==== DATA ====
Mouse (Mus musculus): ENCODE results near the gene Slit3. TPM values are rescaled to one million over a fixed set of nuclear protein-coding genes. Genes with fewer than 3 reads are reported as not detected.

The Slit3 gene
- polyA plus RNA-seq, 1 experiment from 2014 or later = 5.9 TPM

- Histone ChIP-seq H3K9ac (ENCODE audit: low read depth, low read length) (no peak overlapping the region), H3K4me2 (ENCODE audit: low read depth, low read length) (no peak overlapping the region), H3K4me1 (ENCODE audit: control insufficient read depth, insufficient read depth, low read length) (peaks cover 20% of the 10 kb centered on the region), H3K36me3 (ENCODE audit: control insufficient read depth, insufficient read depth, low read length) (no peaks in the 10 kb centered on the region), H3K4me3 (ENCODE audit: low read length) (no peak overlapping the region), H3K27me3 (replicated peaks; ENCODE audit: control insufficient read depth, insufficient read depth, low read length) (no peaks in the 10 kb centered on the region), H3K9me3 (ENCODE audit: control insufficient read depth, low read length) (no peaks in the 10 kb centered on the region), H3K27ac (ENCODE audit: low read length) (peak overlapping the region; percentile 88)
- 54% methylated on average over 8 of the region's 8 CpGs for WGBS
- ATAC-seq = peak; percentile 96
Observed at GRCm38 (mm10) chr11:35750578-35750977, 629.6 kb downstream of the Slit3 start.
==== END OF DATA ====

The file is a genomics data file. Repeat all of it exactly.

Mouse (Mus musculus): ENCODE results near the gene Slit3. TPM values are rescaled to one million over a fixed set of nuclear protein-coding genes. Genes with fewer than 3 reads are reported as not detected.

The Slit3 gene
- polyA plus RNA-seq, 1 experiment from 2014 or later = 5.9 TPM

- Histone ChIP-seq H3K9ac (ENCODE audit: low read depth, low read length) (no peak overlapping the region), H3K4me2 (ENCODE audit: low read depth, low read length) (no peak overlapping the region), H3K4me1 (ENCODE audit: control insufficient read depth, insufficient read depth, low read length) (peaks cover 20% of the 10 kb centered on the region), H3K36me3 (ENCODE audit: control insufficient read depth, insufficient read depth, low read length) (no peaks in the 10 kb centered on the region), H3K4me3 (ENCODE audit: low read length) (no peak overlapping the region), H3K27me3 (replicated peaks; ENCODE audit: control insufficient read depth, insufficient read depth, low read length) (no peaks in the 10 kb centered on the region), H3K9me3 (ENCODE audit: control insufficient read depth, low read length) (no peaks in the 10 kb centered on the region), H3K27ac (ENCODE audit: low read length) (peak overlapping the region; percentile 88)
- 54% methylated on average over 8 of the region's 8 CpGs for WGBS
- ATAC-seq = peak; percentile 96
Observed at GRCm38 (mm10) chr11:35750578-35750977, 629.6 kb downstream of the Slit3 start.